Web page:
Australia plans to tighten student visa rules

Australia on Monday said it would tighten visa rules for international students and low-skilled workers that could halve its migrant intake over the next two years as the government looks to overhaul what it said was a “broken” migration system.

The decision comes after net immigration was expected to have peaked at a record 510,000 in 2022-23. Official data showed it was forecast to fall to about a quarter of a million in 2024-25 and 2025-26, roughly in line with pre-COVID levels.

“We’ve worked around the clock to strike the best balance in Australia’s migration system,” Home Affairs Minister Clare O’Neil said in a statement ahead of the formal release of the government’s new migration strategy later on Monday.

“The government’s targeted reforms are already putting downward pressure on net overseas migration, and will further contribute to this expected decline,” O’Neil said.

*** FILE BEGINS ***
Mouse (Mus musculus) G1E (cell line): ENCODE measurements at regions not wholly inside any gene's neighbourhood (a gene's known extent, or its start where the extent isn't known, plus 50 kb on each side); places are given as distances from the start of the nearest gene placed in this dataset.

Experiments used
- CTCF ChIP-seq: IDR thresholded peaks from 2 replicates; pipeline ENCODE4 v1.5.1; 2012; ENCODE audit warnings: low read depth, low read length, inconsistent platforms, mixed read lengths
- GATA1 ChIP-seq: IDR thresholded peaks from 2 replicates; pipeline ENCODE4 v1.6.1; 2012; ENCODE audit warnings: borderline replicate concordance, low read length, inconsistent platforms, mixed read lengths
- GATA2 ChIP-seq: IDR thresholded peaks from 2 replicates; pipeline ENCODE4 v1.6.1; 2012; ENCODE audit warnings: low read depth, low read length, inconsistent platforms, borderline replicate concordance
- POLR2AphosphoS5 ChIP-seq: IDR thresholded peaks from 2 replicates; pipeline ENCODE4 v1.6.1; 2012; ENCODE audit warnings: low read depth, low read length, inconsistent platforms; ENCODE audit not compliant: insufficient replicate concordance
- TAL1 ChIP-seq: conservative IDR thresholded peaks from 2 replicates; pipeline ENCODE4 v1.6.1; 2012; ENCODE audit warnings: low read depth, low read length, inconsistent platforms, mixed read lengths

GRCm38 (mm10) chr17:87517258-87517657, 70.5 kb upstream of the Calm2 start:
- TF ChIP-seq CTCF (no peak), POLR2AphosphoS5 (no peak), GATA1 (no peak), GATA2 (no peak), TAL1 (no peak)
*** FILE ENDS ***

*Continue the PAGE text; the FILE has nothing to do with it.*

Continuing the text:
O’Neil said the increase in net overseas migration in 2022-23 was mostly driven by international students.

Australia boosted its annual migration numbers last year to help key businesses recruit staff to fill shortages after the COVID-19 pandemic brought tighter border controls, and kept foreign students and workers out of the country for nearly two years.

Prime Minister Anthony Albanese over the weekend said Australia’s migration numbers needed to be wound back to a “sustainable level,” adding that “the system is broken.”

Long reliant on immigration to supply what is now one of the tightest labour markets in the world, Australia’s Labor government has pushed to speed up the entry of highly skilled workers and smooth their path to permanent residency.

Under the new policies, international students would need higher ratings on English tests. It will also end settings that allowed students to prolong their stay in Australia.

A new specialist visa for highly skilled workers will be set up with the processing time cut to one week, helping businesses recruit top migrants amid tough competition with other developed economies.

Reuters

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